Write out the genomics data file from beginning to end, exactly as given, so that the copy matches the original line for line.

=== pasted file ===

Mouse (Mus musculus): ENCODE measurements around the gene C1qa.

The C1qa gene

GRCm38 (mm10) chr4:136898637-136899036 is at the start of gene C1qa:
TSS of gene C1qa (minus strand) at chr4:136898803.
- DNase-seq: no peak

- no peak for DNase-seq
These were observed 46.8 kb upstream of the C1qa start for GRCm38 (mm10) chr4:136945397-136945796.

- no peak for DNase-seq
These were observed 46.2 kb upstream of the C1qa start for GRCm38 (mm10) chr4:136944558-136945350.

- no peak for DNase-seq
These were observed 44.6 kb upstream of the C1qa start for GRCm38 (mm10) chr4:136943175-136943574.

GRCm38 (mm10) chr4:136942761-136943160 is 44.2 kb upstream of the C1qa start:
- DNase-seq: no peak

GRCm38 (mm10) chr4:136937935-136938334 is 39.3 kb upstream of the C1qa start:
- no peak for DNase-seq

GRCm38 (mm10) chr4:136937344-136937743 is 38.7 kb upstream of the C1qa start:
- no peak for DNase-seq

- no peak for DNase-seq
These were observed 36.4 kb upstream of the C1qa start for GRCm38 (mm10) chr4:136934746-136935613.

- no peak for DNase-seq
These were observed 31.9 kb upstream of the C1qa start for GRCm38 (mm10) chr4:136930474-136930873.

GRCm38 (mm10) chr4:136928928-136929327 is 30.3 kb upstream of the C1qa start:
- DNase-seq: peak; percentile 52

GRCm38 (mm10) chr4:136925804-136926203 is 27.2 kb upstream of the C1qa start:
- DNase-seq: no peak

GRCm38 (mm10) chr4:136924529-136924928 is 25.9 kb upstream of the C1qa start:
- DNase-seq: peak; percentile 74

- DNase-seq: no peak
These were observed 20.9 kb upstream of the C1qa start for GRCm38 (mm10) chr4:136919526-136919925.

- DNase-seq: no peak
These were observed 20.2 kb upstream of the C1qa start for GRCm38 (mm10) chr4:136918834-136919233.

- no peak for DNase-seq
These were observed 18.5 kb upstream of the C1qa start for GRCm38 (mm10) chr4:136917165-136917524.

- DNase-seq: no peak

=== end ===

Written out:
Mouse (Mus musculus): ENCODE measurements around the gene C1qa.

The C1qa gene

GRCm38 (mm10) chr4:136898637-136899036 is at the start of gene C1qa:
TSS of gene C1qa (minus strand) at chr4:136898803.
- DNase-seq: no peak

- no peak for DNase-seq
These were observed 46.8 kb upstream of the C1qa start for GRCm38 (mm10) chr4:136945397-136945796.

- no peak for DNase-seq
These were observed 46.2 kb upstream of the C1qa start for GRCm38 (mm10) chr4:136944558-136945350.

- no peak for DNase-seq
These were observed 44.6 kb upstream of the C1qa start for GRCm38 (mm10) chr4:136943175-136943574.

GRCm38 (mm10) chr4:136942761-136943160 is 44.2 kb upstream of the C1qa start:
- DNase-seq: no peak

GRCm38 (mm10) chr4:136937935-136938334 is 39.3 kb upstream of the C1qa start:
- no peak for DNase-seq

GRCm38 (mm10) chr4:136937344-136937743 is 38.7 kb upstream of the C1qa start:
- no peak for DNase-seq

- no peak for DNase-seq
These were observed 36.4 kb upstream of the C1qa start for GRCm38 (mm10) chr4:136934746-136935613.

- no peak for DNase-seq
These were observed 31.9 kb upstream of the C1qa start for GRCm38 (mm10) chr4:136930474-136930873.

GRCm38 (mm10) chr4:136928928-136929327 is 30.3 kb upstream of the C1qa start:
- DNase-seq: peak; percentile 52

GRCm38 (mm10) chr4:136925804-136926203 is 27.2 kb upstream of the C1qa start:
- DNase-seq: no peak

GRCm38 (mm10) chr4:136924529-136924928 is 25.9 kb upstream of the C1qa start:
- DNase-seq: peak; percentile 74

- DNase-seq: no peak
These were observed 20.9 kb upstream of the C1qa start for GRCm38 (mm10) chr4:136919526-136919925.

- DNase-seq: no peak
These were observed 20.2 kb upstream of the C1qa start for GRCm38 (mm10) chr4:136918834-136919233.

- no peak for DNase-seq
These were observed 18.5 kb upstream of the C1qa start for GRCm38 (mm10) chr4:136917165-136917524.

- DNase-seq: no peak